PWC sees Nigeria double rice production to 7.2m tonnes in five years
An estimated increase in mechanisation rate in Nigeria from 0.3hp/ha to 0.8hp/ha in the next 5 years, can double rice production to 7.2 million tonnes. To achieve this, Nigeria will need to at least triple its current stock of machinery over the same period, says a PWC report.
Rice is one of the most consumed staples in Nigeria, with a consumption per capita of 32kg. In the past decade, consumption has increased 4.7 percent, almost four times the global consumption growth, and reached 6.4 million tonnes in 2017 – accounting for 20 percent of Africa’s consumption.
In addition to raising production, adequately increasing mechanisation has the capacity to raise yields, increase labour productivity, reduce post-harvest losses, increase income generated by farmers and deepen import substitution.
Nigeria’s mechanisation gap provides numerous opportunities for investment across the agricultural value chain. To attract the required investment, the government needs to create an enabling environment that ensures mechanisation is profitable. In terms of priorities, the government should concentrate on: addressing challenges around land tenure and ownership, providing rural infrastructure and extension services, and ensuring incentives are transparent and accessible to all investors.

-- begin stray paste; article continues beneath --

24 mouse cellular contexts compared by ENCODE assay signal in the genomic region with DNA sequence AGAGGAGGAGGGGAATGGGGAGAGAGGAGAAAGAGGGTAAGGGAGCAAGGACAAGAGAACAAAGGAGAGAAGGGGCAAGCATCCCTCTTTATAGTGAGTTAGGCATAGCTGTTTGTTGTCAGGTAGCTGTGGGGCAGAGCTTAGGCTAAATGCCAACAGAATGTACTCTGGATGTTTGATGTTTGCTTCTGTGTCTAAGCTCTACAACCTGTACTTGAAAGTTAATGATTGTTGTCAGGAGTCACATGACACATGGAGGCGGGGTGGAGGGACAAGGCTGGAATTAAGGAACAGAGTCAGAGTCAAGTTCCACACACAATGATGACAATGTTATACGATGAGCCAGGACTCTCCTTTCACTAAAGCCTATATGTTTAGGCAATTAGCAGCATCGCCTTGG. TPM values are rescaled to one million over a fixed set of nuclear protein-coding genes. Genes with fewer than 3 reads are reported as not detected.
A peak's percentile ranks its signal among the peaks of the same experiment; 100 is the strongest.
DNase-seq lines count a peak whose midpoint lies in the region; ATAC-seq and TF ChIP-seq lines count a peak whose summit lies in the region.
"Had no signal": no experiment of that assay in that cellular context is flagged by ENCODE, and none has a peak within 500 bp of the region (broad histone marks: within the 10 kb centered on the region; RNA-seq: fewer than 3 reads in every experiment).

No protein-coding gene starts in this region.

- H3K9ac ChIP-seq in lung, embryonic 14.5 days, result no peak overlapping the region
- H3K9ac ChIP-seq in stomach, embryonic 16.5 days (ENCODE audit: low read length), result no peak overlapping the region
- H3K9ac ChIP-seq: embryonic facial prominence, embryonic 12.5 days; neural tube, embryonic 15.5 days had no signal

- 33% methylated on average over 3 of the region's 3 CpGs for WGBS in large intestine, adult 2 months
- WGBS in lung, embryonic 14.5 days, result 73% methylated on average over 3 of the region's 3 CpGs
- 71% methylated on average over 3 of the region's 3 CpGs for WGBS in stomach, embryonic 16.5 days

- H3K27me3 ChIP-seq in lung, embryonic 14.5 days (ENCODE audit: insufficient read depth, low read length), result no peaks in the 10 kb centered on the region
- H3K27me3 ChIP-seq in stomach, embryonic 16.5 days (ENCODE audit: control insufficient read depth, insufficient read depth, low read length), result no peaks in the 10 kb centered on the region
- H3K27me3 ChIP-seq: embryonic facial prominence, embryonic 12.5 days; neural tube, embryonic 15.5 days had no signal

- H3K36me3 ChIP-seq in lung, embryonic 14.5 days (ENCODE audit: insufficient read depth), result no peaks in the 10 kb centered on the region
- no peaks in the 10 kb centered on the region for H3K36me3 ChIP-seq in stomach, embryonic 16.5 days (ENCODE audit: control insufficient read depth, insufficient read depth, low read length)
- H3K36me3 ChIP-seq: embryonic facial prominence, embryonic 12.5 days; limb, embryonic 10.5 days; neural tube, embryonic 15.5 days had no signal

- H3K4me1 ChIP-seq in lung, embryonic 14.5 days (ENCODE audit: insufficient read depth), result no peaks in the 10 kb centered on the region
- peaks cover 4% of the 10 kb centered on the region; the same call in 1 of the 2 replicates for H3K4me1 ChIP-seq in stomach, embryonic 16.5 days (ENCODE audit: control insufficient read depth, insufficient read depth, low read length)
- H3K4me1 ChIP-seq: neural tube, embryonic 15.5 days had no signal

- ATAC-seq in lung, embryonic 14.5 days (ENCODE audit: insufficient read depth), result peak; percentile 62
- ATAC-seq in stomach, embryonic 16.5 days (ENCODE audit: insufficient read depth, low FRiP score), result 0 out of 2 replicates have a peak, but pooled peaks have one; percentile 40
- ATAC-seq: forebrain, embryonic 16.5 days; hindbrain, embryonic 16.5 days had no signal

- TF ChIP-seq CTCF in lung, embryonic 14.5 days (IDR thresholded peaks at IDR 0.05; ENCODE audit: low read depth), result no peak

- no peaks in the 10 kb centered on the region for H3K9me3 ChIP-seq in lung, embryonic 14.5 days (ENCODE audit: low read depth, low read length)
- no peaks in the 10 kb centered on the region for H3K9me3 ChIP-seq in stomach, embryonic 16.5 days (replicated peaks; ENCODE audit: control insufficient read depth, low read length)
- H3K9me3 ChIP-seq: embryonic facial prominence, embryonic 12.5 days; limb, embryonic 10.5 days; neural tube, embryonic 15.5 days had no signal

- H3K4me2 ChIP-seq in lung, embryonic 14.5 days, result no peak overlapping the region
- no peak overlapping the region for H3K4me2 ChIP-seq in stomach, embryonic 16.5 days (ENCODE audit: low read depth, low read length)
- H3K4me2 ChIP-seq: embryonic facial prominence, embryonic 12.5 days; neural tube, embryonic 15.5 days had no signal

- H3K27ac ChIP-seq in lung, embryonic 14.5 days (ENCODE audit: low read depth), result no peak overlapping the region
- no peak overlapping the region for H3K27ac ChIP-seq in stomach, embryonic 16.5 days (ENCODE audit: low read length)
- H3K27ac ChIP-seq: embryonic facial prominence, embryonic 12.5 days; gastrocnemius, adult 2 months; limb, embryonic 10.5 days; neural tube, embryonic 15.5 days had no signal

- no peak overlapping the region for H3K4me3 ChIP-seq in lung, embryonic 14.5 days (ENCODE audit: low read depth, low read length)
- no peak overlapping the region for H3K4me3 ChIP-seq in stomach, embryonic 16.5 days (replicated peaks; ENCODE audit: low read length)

As at 2011, rice accounted for 10 percent of household food spending, and 6.6 percent of total household spending. And given the importance of rice as a staple food in Nigeria, boosting its production has been accorded high priority by the government in the past 7 years. Significant progress has been recorded; rice production in Nigeria reached a peak of 3.7 million tonnes in 2017.
According to the report, despite this improvement, comparatively, Nigeria’s rice statistics suggest there is an enormous potential to raise productivity and increase production. Yields have remained at 2 tonne per hectare, which is about half of the average achieved in Asia. In addition, as population increases, along with rural to urban migration, ensuring food security in key staples becomes critical. However, food security cannot be achieved by a system that depends almost entirely on human muscle power and other manual methods.
Nigeria’s mechanisation has remained low at 0.3 hp/ha, relative to 2.6hp/ha in India and 8 hp/ha in China. The number of agricultural tractors is estimated around 22,000, relative to 1 million and 2.5 million in China and India respectively. Low income, limited access to affordable financing and the lack of technical skills have limited the adoption of mechanisation across the rice value chain.
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